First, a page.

. While greater depth of sequencing and innovative filtering techniques may improve upon some of the limitations encountered in this analysis, artifacts inherent in the method of sequencing will not be ameliorated with deeper sequencing. Therefore, the most powerful rationale for ruling in alterations comes from a comparison and agreement of at least two orthologous technologies. The need for the combination of two different next-generation sequencing technologies is further supported by the recent findings of Pleasance et al. who reported deep sequencing of a small cell lung cancer cell line genome 
. These investigators identified 134 coding exon somatic mutations from among 22,910 somatic substitutions as well as 58 genomic rearrangements. At this number of putative mutations, rapid validation of all true mutations using traditional Sanger sequencing is not practical.
Although, clearly, more patient samples are needed to identify the most frequent genomic alterations that play a functional role in MPM, one may examine the data, postulate mechanisms of action, and make inferences relative to putative pathways involved in disease etiology. For example, many chemotherapeutic drugs are largely ineffective in the treatment of MPM, including methotrexate which targets the DHFR
gene product 
. The fact that there is a substantial amplification of the DHFR
locus in the tumor of this chemotherapy naïve patient may explain why 80% of MPM patients are resistant to methotrexate and similar drugs 
. The 30 validated tumor specific rearrangements were directly within 17 genes and were just upstream from the promoters of 35 other genes (see File S2
), most of which have not been previously described in cancer. However, several could plausibly be involved in oncogenesis as they are known to affect receptor signaling, signal transduction, cell proliferation, and apoptosis. Candidate genes for further study include a growth factor (NRG3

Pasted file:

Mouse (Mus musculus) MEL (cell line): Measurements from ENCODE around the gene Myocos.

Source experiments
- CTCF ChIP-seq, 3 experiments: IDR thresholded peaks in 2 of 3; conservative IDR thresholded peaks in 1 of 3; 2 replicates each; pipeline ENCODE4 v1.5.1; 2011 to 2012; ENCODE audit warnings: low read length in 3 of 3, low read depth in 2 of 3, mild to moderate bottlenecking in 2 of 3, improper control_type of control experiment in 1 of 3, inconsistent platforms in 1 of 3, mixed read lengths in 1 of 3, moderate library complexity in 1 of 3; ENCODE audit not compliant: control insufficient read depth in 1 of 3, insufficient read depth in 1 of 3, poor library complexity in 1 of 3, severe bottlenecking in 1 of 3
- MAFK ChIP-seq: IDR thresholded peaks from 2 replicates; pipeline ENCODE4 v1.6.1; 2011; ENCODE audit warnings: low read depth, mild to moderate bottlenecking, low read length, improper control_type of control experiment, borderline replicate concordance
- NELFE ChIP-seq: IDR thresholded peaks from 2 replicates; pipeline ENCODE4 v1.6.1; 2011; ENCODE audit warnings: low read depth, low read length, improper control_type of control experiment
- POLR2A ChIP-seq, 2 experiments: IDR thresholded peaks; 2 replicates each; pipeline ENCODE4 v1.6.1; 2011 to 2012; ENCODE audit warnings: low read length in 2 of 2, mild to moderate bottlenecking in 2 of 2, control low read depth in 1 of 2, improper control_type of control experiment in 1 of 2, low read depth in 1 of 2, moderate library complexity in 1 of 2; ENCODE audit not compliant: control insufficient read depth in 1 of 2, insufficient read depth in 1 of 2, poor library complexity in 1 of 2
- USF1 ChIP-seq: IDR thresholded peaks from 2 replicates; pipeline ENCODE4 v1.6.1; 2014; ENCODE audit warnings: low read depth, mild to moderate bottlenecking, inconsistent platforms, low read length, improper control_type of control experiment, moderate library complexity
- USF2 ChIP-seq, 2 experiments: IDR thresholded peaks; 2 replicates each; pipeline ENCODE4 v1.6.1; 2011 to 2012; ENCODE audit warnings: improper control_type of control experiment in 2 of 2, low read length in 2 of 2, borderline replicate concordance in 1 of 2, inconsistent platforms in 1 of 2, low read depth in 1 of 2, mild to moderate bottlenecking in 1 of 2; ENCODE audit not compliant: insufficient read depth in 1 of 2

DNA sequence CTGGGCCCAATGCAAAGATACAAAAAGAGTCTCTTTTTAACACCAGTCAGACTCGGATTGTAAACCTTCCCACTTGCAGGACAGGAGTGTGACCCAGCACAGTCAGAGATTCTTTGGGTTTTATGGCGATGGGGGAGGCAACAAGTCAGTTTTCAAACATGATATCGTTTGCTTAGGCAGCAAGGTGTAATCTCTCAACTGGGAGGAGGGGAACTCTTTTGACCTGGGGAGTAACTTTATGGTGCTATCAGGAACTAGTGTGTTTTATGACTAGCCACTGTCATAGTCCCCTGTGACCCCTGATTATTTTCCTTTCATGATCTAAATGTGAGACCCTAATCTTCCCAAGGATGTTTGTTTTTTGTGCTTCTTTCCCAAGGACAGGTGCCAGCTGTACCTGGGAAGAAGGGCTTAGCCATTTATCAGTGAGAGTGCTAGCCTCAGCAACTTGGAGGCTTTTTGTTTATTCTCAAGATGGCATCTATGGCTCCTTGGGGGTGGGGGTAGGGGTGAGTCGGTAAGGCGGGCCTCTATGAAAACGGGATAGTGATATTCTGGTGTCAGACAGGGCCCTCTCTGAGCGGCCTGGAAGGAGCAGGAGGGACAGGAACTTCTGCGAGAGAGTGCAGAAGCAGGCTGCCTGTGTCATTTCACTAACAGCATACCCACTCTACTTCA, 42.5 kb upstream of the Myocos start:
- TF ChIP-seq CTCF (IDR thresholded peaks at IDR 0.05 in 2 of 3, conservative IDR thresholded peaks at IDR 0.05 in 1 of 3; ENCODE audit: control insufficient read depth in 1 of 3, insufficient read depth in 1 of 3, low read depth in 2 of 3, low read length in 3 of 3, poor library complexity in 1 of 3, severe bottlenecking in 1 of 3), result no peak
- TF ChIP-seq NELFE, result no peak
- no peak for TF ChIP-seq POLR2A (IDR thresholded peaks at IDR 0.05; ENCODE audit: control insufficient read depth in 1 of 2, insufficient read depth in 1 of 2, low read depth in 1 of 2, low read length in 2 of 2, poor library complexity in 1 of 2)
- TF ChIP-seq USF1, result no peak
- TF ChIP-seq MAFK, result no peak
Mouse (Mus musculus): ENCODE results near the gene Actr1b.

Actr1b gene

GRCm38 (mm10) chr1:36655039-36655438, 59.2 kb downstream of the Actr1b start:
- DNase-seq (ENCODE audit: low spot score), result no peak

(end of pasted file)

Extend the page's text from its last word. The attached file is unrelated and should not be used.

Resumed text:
), two membrane receptors (EPHA6
), two signaling molecules (MAP2K6
), a putative transcription factor (TANC2
), as well as a potassium channel protein and modulator (KCNJ12
Particularly intriguing is the discovery that the absence of DPP10
expression in MPM is associated with poor clinical outcome, i.e., survival. DPP10
is located on the long arm of chromosome 2 (2q12.3–2q14.2), close to DPP4
and FAP, and it extends over 1 Mb of genomic DNA. In DPP10
, the serine residue critical to the active site of other DPP (dipeptidyl peptidase) family members is replaced by a glycine residue, such that DPP10
lacks dipeptidyl-peptidase activity 
binds specific voltage-gated potassium (K+) channels and alters their expression and biophysical properties 
. Alternate transcriptional DPP10
splice variants, encoding 2 different isoforms (i.e., the “long” and “short” isoforms), have been partially characterized within NCBI's RefSeq database. In all the MPM samples expressing DPP10
, only the short isoform has been detected (data not shown). Northern Blot analysis revealed strong DPP10
expression in brain, pancreas, spinal cord, and adrenal glands. Less expression was found in placenta, liver, and airways (trachea). Although Northern Blot analysis did not show DPP10
expression, RT-PCR detected low DPP10
expression in lung 
It is unknown what functional role DPP10
might play in MPM tumor cells, but if it modulates K+ channel function it could conceivably influence tumor cell survival or growth, as K+ channels are known in general to play important roles in regulating cell proliferation, cell cycle progression, and apoptosis